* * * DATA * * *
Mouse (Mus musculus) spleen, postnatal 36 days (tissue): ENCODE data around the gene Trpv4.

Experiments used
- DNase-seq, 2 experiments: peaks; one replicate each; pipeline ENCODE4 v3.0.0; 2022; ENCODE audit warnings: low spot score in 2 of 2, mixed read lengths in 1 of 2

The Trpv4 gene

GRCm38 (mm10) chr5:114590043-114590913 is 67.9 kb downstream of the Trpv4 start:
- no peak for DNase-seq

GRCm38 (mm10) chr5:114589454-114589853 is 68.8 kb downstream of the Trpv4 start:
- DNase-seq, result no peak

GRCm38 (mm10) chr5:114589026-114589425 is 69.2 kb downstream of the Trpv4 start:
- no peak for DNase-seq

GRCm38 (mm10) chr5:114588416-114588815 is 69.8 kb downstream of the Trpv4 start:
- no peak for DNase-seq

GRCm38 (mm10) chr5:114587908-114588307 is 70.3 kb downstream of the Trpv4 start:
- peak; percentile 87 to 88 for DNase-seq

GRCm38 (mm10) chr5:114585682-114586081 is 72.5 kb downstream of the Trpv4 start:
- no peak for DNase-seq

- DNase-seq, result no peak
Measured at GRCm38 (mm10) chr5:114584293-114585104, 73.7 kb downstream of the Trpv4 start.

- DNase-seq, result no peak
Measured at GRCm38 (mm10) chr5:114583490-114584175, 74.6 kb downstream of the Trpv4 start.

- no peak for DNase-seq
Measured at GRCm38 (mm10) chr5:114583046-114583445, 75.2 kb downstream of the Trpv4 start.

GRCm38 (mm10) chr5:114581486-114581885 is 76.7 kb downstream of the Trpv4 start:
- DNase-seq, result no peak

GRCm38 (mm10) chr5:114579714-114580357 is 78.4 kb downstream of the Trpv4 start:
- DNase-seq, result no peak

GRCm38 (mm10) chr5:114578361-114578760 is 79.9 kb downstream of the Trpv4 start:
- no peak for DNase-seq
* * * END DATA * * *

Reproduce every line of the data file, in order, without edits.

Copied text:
Mouse (Mus musculus) spleen, postnatal 36 days (tissue): ENCODE data around the gene Trpv4.

Experiments used
- DNase-seq, 2 experiments: peaks; one replicate each; pipeline ENCODE4 v3.0.0; 2022; ENCODE audit warnings: low spot score in 2 of 2, mixed read lengths in 1 of 2

The Trpv4 gene

GRCm38 (mm10) chr5:114590043-114590913 is 67.9 kb downstream of the Trpv4 start:
- no peak for DNase-seq

GRCm38 (mm10) chr5:114589454-114589853 is 68.8 kb downstream of the Trpv4 start:
- DNase-seq, result no peak

GRCm38 (mm10) chr5:114589026-114589425 is 69.2 kb downstream of the Trpv4 start:
- no peak for DNase-seq

GRCm38 (mm10) chr5:114588416-114588815 is 69.8 kb downstream of the Trpv4 start:
- no peak for DNase-seq

GRCm38 (mm10) chr5:114587908-114588307 is 70.3 kb downstream of the Trpv4 start:
- peak; percentile 87 to 88 for DNase-seq

GRCm38 (mm10) chr5:114585682-114586081 is 72.5 kb downstream of the Trpv4 start:
- no peak for DNase-seq

- DNase-seq, result no peak
Measured at GRCm38 (mm10) chr5:114584293-114585104, 73.7 kb downstream of the Trpv4 start.

- DNase-seq, result no peak
Measured at GRCm38 (mm10) chr5:114583490-114584175, 74.6 kb downstream of the Trpv4 start.

- no peak for DNase-seq
Measured at GRCm38 (mm10) chr5:114583046-114583445, 75.2 kb downstream of the Trpv4 start.

GRCm38 (mm10) chr5:114581486-114581885 is 76.7 kb downstream of the Trpv4 start:
- DNase-seq, result no peak

GRCm38 (mm10) chr5:114579714-114580357 is 78.4 kb downstream of the Trpv4 start:
- DNase-seq, result no peak

GRCm38 (mm10) chr5:114578361-114578760 is 79.9 kb downstream of the Trpv4 start:
- no peak for DNase-seq